Number 9 on the list of “40 Ways to Save Money on Groceries” should have included freezing food before it goes bad. It probably should have been on the list of “25+ Ways to Keep Food From Spoiling”, too. Regardless, if you have tomatoes that are about to go bad on you, the best way to keep them from spoiling is to freeze them. It’s very easy to freeze tomatoes!
We love tomatoes! There’s nothing like a good, fresh tomato sandwich (or as we call them, “mater sammiches”). Unfortunately, sometimes we just have more tomatoes at one time than we can eat. Instead of letting them go bad, we often freeze them. My favorite method of freezing is super easy, requires very little time, and is foolproof.
The first thing you want to do is fill a large pot with water (actually, the size of the pot is determined by the size and amount of tomatoes you have to put up). Put it on the stove on high and bring the water to a boil.
Next, put the whole tomatoes in the boiling water and let them boil for about a minute. Take them out of the boiling water and immediately immerse them in a bowl of ice water. (We were running low on ice, but I assure you, that water was cold!) Some of the skins split in the boiling water, some split in the ice bath, and some didn’t split at all. It’s alright if they don’t split, just cut a little slit in the skin. The skin will now slip right off the tomatoes with ease.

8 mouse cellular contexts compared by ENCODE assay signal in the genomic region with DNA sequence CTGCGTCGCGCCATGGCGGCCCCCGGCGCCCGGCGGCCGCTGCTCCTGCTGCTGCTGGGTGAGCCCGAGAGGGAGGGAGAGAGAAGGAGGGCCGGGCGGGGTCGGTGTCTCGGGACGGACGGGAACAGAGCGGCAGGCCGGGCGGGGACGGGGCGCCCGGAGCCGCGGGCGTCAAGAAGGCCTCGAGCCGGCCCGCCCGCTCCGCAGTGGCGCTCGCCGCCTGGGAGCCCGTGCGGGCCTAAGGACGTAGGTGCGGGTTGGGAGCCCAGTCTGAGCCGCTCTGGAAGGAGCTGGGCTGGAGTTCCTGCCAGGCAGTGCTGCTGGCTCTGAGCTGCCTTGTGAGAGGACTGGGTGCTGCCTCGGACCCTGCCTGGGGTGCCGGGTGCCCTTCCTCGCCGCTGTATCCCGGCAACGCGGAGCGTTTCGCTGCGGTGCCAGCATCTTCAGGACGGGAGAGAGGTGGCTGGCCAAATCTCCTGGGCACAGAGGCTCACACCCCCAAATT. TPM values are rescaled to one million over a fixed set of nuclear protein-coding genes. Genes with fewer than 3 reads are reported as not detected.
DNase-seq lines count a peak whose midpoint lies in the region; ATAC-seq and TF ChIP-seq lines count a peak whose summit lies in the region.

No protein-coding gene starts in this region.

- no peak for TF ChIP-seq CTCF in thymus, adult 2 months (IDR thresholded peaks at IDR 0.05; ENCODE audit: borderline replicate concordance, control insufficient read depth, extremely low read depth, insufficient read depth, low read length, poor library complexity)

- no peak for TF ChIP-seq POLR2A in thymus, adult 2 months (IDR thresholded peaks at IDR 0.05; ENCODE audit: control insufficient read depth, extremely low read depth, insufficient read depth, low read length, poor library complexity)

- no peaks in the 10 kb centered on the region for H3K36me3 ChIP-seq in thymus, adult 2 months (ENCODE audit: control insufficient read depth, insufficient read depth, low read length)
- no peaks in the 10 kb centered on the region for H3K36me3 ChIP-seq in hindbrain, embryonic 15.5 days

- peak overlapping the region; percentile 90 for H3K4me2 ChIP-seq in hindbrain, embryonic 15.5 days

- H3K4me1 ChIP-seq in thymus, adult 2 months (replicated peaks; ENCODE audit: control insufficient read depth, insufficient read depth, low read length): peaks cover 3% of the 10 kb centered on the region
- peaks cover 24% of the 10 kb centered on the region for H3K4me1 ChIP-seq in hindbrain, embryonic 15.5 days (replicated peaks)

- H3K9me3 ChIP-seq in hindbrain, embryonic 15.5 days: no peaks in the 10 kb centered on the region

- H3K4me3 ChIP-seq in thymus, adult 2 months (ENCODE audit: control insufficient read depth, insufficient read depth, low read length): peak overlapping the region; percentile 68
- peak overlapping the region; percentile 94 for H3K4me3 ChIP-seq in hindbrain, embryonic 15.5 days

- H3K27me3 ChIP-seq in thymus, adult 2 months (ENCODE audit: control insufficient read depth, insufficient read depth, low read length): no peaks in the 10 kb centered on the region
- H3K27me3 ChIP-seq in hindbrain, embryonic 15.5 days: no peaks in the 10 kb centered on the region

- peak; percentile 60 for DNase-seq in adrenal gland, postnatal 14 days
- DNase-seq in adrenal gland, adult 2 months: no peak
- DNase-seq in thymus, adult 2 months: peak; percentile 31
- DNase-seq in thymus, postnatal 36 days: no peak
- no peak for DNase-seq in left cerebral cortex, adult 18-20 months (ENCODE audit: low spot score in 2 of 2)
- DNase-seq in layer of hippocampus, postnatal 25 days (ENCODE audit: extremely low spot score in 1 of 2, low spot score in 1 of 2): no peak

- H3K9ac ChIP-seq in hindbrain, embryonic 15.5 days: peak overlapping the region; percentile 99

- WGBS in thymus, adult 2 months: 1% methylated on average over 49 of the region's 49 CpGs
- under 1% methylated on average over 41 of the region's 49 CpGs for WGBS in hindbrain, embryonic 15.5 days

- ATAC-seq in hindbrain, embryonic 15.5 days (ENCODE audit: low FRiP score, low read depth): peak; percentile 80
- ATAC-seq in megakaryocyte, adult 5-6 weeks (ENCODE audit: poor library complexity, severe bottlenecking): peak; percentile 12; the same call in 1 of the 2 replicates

At this point, I cut the stem end out of the tomato. I probably should have done it before putting them in the boiling water – it wouldn’t have been as messy. Anyway, you can actually put the tomatoes into bags and freeze them as they are, but I take it a step further. I cut the tomatoes into chunks and put them back into the pot to stew for about 5-6 minutes.
Right now is when you can actually add some flavor if you want. I haven’t in the past, but it’s something I thought about while doing this batch. What will you use the tomatoes for? Chili? Throw in some hot sauce. Marinara sauce? Add some basil. Not sure what you’ll use them for? Just leave them alone. You can always pump up the flavor when you actually cook with them.
After they’re done stewing, allow them to cool for a bit, then scoop or pour them into a freezer bag. I didn’t want to make a huge mess, so I put my freezer bag into a large cup, folded the seal down, and scooped the tomatoes into the bag-lined cup. From there, it’s easy to pull the seal back up, slide the bag out of the cup, and seal the bag. Be sure you squeeze out all of the air to keep the tomatoes from getting freezer burn. If you have a vacuum sealer, use that for sure.
Make sure you mark on the bag what is inside and the date you froze it. Be sure that if you added anything extra (like hot sauce, basil or whatever) that you mark that information on the bag, too. Like a dummy, I forgot to write on the bag before filling it, so I had to do it afterward, but it got done.
Lay the bag flat in the freezer until it freezes solid, then you can actually stand it up if you want. I’ve actually seen people that have baskets in their freezer to store things upright like that. I guess it would make it easier to access something standing up than to have to dig it out of the bottom of a stack of random frozen food.
When you’re ready to use the tomatoes, you can put them into the fridge the night before to thaw a little, or you can thaw them in a bowl of hot water just before you need them. I, personally, tend to just put them right into whatever I’m cooking.
Another tip is that you could scoop the tomatoes into ice trays in case you don’t need a full bag worth of tomatoes. After they’ve frozen solid, pop them out and put them into a freezer bag if you want.